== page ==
The Boeing Observatory offers students all over the state the ability to control the telescope & observe the night sky all from their classroom.
Since opening in 2014, the Boeing Observatory has reached more than 100,000 guests and students through on-site field trips, virtual learning, and outreach programs, as well as provided professional development opportunities for South Carolina educators.
Bring Your Students to the Museum's Boeing Observatory on Your Next Field Trip
Boeing Observatory Public Solar Observing
Grades: Recommended for all ages
Maximum Capacity: 50 people
Days: Tuesdays – Fridays
Times: 12 - 5 p.m.
You don’t have to be an astronomer to have access to a state-of-the-art telescope! Take your group to the observatory during the open hours listed above and an astronomy educator will be there to answer questions and engage with your group. Please note that the observatory is an open-air experience and is weather dependent. There will still be a chance to enter the observatory and chat with astronomy educators even if there is poor weather. During poor weather, we show images of planets, the moon, and other beautiful objects from our telescope, and may ask your group fun challenge questions!
During the day, we show real-time views of the Sun using a specially-filtered, safe solar telescope. This telescope allows less than 1% of the light of the Sun to reach our eyes or camera equipment.
Not at all! Simply enter through the observatory classroom during our 12:00-5:00pm viewing hours, and an educator will greet your group.
We try to make eyepiece viewing available whenever possible. Sometimes weather, the position of the telescope, or the number of students in the building make eyepiece viewing problematic. In these cases, we use a camera to stream a live video feed of the Sun to a computer monitor.
Students will be able to see sunspots, prominences (large gas eruptions extending from the Sun’s surface), and other amazing surface features. Occasionally we catch a solar flare in the act, or see birds or airplanes flying through the view. Please note that solar activity varies daily and some days have more interesting features than others.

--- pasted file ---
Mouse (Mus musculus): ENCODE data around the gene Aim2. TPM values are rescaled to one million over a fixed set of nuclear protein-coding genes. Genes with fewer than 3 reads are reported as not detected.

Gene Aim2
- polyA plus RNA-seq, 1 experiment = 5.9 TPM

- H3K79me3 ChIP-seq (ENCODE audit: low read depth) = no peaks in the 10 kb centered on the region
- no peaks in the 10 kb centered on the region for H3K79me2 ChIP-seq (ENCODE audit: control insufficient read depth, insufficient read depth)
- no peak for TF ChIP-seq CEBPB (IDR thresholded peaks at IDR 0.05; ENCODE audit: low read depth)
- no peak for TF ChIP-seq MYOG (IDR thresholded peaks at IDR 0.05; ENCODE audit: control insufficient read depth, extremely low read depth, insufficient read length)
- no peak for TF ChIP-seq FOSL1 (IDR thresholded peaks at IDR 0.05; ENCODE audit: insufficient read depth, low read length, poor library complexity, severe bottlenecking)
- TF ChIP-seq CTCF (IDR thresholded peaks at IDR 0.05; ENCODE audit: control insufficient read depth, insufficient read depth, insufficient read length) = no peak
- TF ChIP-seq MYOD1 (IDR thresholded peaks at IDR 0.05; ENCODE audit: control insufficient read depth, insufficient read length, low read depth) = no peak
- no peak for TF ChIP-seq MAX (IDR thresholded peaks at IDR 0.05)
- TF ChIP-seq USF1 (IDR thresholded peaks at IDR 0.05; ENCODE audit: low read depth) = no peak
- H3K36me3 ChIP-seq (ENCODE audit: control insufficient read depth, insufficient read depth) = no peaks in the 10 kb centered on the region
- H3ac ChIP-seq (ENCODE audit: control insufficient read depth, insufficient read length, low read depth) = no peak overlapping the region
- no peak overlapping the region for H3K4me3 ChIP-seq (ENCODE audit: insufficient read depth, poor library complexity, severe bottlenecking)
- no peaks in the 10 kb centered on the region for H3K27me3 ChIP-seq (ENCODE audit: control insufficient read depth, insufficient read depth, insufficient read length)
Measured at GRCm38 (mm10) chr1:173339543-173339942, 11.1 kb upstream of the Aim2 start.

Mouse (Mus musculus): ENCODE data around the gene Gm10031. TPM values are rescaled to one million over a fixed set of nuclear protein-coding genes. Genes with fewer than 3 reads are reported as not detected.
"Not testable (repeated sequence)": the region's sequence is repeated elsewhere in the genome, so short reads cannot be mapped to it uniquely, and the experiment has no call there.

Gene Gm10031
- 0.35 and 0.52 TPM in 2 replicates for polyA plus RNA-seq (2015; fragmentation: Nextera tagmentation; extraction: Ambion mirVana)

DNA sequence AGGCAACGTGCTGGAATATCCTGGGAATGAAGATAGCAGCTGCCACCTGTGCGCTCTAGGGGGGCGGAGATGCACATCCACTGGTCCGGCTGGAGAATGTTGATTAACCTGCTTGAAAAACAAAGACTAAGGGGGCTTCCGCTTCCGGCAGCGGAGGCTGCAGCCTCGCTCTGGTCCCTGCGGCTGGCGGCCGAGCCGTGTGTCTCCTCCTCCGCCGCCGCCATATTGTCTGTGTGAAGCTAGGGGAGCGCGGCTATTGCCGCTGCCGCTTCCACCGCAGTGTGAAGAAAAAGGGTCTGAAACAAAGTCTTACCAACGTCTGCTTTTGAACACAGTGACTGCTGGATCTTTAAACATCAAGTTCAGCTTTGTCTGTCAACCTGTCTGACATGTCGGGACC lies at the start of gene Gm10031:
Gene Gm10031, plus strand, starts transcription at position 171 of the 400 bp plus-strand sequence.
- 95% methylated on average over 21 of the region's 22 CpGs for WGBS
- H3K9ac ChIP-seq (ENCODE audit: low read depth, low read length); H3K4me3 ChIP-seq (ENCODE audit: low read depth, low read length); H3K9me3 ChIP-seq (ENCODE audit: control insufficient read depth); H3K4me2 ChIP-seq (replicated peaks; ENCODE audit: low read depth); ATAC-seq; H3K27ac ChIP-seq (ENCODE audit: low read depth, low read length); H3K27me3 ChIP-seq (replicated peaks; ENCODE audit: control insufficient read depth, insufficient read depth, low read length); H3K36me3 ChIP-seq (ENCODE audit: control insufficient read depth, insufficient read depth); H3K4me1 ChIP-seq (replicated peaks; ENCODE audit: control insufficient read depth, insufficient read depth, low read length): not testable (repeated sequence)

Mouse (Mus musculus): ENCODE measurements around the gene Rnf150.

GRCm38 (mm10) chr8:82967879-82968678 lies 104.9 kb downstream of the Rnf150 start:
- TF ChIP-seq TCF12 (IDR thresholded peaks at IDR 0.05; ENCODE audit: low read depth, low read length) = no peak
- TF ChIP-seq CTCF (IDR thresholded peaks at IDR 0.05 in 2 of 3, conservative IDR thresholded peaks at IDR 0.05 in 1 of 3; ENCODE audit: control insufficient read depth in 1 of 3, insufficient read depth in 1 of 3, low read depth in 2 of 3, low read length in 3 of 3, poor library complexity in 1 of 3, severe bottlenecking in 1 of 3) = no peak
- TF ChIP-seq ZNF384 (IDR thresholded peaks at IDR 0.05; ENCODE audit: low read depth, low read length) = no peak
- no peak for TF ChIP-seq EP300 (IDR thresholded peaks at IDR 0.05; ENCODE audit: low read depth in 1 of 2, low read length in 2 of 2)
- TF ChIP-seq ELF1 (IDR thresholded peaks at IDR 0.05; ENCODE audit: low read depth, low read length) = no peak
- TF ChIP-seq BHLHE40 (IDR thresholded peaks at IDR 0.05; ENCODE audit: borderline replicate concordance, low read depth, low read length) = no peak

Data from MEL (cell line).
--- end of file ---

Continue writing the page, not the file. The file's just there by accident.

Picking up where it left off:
Below is a processed image of the Sun from the SCSM observatory. There is a sunspot in the upper right, and prominences in the upper right and lower left. The sunspot is about the size of the Earth, and the prominences could extend as far as 50,000 miles from the Sun's surface.
When viewing through the eyepiece, the Sun appears a strong red color because of the filters in the telescope. When viewing with the camera, the image appears black and white. This is because we use a black and white camera, as black and white cameras show better detail. Because of our black and white Sun images, students often think they’re looking at the Moon at first!
Below is an example of our black and white solar images. There is a large, active sunspot group to the far left.
During poor weather (clouds, rain, etc.), the observatory will still be staffed, though the dome won’t be open. Our educators will be able to show you the telescope, as well as amazing images we’ve taken in the past of both the Sun and night-sky objects (stars, planets, the Moon, etc.). Depending on the size of your group and the number of other museum visitors, we may be able to host your students in the observatory classroom for a few minutes for conversational learning and Q&A!
Below is an image of the Moon that we've taken from our telescope. This is an example of the images that we can show your students on cloudy days!
All grades are welcome! Walk-in observatory visits are open to all museum guests.
Absolutely! Walk-in observatory visits are open to all museum guests.